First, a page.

TRACHEOESOPHAGEAL fistula is a well-recognized entity and is readily diagnosible in its classic form. There are certain rare varieties which, if overlooked in the newborn period, may become manifest in later life, masquerading as chronic lung disease of undetermined etiology. The presentation of a young adult with tracheoesophageal fistula without associated esophageal atresia, exemplifies the problems encountered in the management of tracheoesophageal fistula.
Esophageal atresia with tracheoesophageal fistula was first recorded in 1696 by Thomas Gibson.1,2 It was not until the 1940's that thoracic surgical techniques had progressed to a point where this lesion could be managed adequately. Multistage procedures were successfully performed by Leven (1941) and Ladd (1944), but primary ligation of the fistula and esophageal anastomosis awaited the work of Haight in 1941.1,3 Continued advances in surgical technique and instrumentation have now provided over 60% of these children (without other serious anomalies) the chance for a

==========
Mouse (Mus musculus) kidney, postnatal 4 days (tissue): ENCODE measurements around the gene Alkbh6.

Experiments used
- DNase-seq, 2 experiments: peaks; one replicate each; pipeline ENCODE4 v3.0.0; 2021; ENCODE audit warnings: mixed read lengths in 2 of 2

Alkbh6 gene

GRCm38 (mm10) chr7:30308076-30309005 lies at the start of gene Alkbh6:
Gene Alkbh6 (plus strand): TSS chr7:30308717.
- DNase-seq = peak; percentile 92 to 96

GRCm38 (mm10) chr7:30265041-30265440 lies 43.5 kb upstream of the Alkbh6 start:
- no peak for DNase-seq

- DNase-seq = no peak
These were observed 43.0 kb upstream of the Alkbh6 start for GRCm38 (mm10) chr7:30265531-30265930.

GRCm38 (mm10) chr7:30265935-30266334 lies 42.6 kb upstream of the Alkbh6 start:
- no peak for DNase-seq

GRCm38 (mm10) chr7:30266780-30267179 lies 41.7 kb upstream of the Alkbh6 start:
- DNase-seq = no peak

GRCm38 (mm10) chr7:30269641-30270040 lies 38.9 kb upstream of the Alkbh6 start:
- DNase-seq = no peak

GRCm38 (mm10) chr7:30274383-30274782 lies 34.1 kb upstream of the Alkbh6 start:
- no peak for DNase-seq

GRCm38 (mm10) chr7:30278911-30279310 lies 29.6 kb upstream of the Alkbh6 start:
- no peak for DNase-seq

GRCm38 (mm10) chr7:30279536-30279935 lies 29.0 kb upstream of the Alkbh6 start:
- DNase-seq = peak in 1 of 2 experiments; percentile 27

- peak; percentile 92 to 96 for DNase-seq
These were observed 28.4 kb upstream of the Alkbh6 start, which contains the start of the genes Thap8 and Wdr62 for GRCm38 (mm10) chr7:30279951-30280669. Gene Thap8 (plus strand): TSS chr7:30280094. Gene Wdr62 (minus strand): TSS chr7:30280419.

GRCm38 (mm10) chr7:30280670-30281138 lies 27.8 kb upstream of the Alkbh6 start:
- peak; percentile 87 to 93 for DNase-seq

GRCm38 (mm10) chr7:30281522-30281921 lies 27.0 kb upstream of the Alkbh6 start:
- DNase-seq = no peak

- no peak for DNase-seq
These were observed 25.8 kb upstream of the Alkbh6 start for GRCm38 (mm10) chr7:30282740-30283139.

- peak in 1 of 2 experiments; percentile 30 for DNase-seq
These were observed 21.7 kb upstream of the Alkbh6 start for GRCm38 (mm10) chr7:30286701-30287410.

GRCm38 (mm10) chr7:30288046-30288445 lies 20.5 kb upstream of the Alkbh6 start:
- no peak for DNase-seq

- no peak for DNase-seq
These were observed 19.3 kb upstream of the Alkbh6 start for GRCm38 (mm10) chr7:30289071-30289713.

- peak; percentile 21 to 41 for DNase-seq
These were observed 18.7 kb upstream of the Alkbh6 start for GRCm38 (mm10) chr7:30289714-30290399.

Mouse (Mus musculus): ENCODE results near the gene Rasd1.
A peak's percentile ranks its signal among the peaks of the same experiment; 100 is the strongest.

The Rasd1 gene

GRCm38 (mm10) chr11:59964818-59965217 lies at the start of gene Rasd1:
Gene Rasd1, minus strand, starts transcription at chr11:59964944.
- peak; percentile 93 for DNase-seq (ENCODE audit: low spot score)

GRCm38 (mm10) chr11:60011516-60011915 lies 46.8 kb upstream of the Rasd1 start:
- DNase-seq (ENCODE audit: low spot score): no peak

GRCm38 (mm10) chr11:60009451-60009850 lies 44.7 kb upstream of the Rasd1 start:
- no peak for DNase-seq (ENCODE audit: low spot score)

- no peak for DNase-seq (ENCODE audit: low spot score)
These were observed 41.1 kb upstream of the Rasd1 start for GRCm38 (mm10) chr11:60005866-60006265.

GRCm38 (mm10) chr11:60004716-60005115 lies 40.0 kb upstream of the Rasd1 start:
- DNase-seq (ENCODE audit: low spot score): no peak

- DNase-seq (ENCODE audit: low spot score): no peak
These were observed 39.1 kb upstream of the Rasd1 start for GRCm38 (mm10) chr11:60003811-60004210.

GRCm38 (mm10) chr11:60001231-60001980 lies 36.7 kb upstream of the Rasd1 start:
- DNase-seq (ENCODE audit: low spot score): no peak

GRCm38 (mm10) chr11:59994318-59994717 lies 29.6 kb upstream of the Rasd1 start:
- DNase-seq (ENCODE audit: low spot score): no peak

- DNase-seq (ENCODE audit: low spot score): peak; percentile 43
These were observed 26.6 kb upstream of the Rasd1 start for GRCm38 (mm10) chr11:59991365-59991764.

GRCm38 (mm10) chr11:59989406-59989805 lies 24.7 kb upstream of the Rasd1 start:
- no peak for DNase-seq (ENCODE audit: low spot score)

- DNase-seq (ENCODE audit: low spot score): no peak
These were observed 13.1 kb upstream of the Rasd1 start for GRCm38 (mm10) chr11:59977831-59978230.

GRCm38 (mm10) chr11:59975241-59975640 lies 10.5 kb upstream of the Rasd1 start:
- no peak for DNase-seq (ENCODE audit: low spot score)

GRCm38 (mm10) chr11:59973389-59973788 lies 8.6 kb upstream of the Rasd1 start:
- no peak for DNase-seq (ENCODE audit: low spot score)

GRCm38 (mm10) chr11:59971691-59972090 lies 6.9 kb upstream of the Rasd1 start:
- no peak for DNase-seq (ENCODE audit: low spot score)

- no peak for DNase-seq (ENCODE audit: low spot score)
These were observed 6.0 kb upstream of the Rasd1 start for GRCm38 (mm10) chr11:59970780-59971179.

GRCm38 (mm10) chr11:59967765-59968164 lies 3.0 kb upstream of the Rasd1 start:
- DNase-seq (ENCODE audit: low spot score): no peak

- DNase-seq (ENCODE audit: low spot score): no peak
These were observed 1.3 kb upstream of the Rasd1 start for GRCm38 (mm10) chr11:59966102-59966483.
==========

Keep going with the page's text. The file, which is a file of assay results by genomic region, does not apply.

Tenta LT, Ford LH. Congenital H Type TE Fistula in a Young Adult. Arch Otolaryngol. 1967;85(6):675–679. doi:10.1001/archotol.1967.00760040677015
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